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Wells Blue Bunny Ice Cream leased 20,000 sf at the rear of the building for warehouse space. A fastener company leased 10,000 sf of the frontage space. Based on securing those two new tenants, the tire dealer exercised his option to buy the whole building. The seller also leased the remaining 10,000 sf for his own use to display and restore his classic car collection. That example was a win-win for all parties, including Salem, who received the sales commission on the sale of the entire building and leasing commission on 40,000 sf of space.

“I definitely think cutting a big box up into smaller spaces is the most efficient way to help get these spaces leased,” agrees John B. Wright, CCIM, an agent at McCoy-Wright Realty in Anderson, S.C. It is easier to find tenants that are going to work in 10,000 to 20,000 sf than it is finding tenants who need 40,000, 50,000, or 60,000 square feet. “It allows you to cast that net wider and talk to more people,” he says.

Wright is involved in a partnership that recently acquired a former Winn-Dixie in West Union, S.C. The building is approximately 40,000 sf and half of the space had been leased by grocer Save-a-Lot. Wright and his partner were able to acquire the property at an attractive price per square foot, subdivide it, and separate the utilities, and then lease about 10,000 sf to Dollar Tree almost immediately.

“In order to attract a quality tenant like that, especially to second generation space with a dark anchor, we made some pretty aggressive concessions in terms of tenant improvements to help make the space work for them,” says Wright, who is finalizing a lease on the remaining 10,000 sf with a regional bakery concept.

Some of the biggest challenges in re-leasing are knowing what size spaces are in the greatest demand for that particular trade area, says Wright. Another major issue is managing the retrofit costs, such as building new storefronts and running new utilities to each space. The complex process also involves extensive demo, capping old plumbing lines, and having to upgrade bathrooms that may or may not be up to code, adds Wright. In addition, some retailers may be vacating a space at the end of a 20- or 25-year lease. Those older buildings may need new HVAC or roofing, and the layout or configuration of the space can be difficult for another user to modify.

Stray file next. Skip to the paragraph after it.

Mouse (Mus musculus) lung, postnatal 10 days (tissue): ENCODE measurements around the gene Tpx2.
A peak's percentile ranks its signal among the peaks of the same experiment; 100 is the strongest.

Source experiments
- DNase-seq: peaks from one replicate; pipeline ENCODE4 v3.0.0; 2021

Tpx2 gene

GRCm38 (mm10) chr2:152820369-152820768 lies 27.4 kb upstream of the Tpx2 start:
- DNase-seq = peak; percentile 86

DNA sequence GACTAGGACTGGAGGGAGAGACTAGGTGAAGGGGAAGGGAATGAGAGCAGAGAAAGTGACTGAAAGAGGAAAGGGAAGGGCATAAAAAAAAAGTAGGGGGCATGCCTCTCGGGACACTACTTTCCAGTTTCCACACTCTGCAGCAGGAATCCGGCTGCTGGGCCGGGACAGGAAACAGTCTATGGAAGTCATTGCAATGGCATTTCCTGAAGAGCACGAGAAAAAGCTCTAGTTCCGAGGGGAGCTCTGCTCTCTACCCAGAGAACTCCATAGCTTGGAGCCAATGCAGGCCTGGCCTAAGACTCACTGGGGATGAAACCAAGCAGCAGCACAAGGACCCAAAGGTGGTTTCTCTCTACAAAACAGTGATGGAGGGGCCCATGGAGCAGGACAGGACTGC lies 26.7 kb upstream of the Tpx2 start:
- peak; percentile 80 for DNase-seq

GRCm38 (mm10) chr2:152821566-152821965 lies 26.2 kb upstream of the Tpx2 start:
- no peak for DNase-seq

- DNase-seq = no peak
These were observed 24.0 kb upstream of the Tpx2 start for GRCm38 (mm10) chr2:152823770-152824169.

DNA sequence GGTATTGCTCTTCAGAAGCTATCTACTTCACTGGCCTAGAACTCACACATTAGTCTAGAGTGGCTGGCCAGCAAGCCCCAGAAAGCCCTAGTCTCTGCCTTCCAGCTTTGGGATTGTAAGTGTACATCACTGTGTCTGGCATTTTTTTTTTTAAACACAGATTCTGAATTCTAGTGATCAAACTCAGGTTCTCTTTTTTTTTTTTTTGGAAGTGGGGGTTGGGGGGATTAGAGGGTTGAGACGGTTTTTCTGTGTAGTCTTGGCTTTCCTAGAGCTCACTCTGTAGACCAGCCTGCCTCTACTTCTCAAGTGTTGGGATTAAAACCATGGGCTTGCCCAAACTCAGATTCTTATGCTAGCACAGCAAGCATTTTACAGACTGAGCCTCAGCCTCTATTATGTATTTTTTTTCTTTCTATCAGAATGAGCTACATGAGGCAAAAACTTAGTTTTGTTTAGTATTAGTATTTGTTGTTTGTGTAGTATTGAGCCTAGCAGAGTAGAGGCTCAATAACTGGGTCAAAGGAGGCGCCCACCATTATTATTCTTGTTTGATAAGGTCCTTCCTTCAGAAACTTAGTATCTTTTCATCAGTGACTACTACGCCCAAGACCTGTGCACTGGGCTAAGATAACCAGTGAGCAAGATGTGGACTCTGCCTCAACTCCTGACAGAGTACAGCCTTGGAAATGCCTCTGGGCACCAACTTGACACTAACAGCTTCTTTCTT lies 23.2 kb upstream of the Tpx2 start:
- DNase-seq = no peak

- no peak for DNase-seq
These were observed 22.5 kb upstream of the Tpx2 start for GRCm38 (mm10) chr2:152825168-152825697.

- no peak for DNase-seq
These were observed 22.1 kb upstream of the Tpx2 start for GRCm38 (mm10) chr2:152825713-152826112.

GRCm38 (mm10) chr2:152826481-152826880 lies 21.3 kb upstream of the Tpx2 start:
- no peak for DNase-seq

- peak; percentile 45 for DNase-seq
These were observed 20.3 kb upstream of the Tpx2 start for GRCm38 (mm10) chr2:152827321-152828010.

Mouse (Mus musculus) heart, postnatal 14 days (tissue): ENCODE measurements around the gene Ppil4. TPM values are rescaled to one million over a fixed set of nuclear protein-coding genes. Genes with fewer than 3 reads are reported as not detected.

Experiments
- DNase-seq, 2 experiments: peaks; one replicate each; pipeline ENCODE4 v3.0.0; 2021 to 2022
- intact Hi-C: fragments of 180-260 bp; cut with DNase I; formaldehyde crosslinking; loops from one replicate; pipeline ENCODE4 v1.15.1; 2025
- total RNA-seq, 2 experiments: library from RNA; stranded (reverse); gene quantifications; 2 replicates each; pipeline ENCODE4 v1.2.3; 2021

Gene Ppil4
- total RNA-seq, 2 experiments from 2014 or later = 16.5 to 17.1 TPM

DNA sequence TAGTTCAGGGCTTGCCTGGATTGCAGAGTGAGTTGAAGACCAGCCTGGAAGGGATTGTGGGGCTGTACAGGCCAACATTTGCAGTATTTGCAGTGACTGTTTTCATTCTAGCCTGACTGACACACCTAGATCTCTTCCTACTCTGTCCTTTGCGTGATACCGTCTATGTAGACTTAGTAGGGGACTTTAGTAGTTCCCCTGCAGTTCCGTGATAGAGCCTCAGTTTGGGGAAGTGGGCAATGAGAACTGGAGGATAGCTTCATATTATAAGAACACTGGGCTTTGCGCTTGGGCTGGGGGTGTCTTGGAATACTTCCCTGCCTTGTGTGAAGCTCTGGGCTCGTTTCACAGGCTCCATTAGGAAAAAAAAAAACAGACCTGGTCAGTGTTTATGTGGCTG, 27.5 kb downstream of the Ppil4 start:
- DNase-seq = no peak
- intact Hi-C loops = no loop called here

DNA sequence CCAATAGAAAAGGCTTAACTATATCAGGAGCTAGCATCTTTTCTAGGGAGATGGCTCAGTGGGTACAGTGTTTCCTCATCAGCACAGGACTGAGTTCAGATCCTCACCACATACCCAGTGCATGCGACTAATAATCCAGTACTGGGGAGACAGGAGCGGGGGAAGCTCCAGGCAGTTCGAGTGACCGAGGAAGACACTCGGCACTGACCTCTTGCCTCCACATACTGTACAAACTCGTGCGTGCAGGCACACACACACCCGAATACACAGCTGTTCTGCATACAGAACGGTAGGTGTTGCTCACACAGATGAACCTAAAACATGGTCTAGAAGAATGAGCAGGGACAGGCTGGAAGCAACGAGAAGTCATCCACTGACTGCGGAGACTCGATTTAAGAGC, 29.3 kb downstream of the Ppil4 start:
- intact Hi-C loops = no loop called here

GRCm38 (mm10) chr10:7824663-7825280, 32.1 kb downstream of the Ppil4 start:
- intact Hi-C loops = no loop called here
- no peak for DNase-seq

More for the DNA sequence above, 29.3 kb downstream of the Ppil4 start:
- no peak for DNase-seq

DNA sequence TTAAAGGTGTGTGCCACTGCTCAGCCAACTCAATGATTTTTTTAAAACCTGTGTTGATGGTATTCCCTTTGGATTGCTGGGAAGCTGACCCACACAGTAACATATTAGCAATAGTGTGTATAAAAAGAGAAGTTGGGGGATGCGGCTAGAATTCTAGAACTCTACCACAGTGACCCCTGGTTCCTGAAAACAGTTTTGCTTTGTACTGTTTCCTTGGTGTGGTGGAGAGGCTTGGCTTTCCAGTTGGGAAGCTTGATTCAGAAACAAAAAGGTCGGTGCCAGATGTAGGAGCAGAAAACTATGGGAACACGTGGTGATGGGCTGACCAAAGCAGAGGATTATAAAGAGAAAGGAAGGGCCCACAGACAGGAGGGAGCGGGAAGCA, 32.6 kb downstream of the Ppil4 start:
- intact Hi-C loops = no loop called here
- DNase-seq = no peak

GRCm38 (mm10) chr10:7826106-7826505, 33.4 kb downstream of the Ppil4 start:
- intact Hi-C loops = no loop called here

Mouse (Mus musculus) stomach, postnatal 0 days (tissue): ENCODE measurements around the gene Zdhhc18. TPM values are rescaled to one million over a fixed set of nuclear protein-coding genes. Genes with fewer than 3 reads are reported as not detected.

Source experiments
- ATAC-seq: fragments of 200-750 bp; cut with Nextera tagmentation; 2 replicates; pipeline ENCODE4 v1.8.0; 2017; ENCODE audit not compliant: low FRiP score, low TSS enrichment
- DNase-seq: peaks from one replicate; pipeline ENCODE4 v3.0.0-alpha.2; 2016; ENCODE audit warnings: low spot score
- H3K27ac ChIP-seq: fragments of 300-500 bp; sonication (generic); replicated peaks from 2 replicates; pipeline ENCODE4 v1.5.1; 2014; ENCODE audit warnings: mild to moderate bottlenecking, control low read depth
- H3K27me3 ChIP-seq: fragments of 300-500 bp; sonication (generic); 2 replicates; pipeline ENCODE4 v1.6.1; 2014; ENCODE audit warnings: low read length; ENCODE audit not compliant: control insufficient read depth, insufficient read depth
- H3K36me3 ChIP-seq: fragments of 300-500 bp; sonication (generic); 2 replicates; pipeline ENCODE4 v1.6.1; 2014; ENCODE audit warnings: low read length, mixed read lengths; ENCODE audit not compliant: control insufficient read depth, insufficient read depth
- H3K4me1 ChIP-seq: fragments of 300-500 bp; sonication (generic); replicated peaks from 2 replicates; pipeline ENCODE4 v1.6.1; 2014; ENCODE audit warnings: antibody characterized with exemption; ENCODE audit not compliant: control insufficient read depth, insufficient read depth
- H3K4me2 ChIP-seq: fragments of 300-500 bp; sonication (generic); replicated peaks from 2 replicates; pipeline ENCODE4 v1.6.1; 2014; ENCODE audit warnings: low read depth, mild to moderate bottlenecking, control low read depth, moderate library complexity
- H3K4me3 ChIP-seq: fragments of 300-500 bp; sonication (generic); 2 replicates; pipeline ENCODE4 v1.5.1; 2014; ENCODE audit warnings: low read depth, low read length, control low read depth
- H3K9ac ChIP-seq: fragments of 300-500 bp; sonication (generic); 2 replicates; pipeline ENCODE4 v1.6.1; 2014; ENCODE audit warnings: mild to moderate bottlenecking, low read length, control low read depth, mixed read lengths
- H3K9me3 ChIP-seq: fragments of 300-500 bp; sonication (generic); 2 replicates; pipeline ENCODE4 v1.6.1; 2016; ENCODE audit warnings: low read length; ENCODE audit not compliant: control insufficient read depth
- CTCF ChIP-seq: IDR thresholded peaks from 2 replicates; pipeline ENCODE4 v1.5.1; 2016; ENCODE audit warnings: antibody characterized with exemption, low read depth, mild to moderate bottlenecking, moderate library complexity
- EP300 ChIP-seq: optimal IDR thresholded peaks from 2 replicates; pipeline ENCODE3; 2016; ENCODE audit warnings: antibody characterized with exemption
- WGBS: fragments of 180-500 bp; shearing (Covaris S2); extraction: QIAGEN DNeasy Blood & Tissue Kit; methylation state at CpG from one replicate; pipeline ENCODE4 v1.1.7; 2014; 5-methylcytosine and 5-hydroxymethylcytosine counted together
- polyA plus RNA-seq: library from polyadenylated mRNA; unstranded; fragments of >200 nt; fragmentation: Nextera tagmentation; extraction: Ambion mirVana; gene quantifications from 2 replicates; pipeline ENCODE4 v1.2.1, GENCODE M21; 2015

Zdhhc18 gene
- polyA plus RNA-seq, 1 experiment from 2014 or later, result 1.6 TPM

One of the keys to making repositioning projects work is acquiring a property at a price significantly below replacement cost. “There are a lot of moving parts and all of those types of things add up. So, you have to make sure you are doing everything the right way, and also that the work is feasible based on the rent you are going to be able to get from the new tenants for these second generation spaces,” says Wright.

Catalyst for Change

Spaces in A locations are often snapped up fairly quickly, but B locations or older buildings may need to consider alternative uses. Second generation big boxes are often attractive to bargain or discount retailers such as thrift stores, dollar stores, or discount furniture sellers. The large open space and high ceilings of some big box stores also work for entertainment uses such as rock-climbing gyms, laser tag, and mini-storage, notes John Rebori, CCIM, a broker with Coldwell Banker Commercial/Wallace & Wallace Realtors in Knoxville, Tenn.

Rebori is currently listing a 45,000-sf former Toys R Us store in Knoxville. He also recently brokered the sale of a former Kroger store after the grocer relocated to a new store just down the street. After two years on the market, a private college acquired the building and spent about $3 million to renovate it.

Losing an anchor can sometimes be a catalyst for revamping an entire shopping center, as it allows an owner to review all of the leases and re-merchandise the property with a better tenant mix, Meier says. “As you reconfigure the project you may be able to make it more efficient and add square footage or pad sites that were restricted by the major anchor,” Meier says. The loss of an anchor that had been struggling also presents the opportunity to bring in a new type of use that can drive more traffic to a center, such as a gym, entertainment use, or professional services, he adds.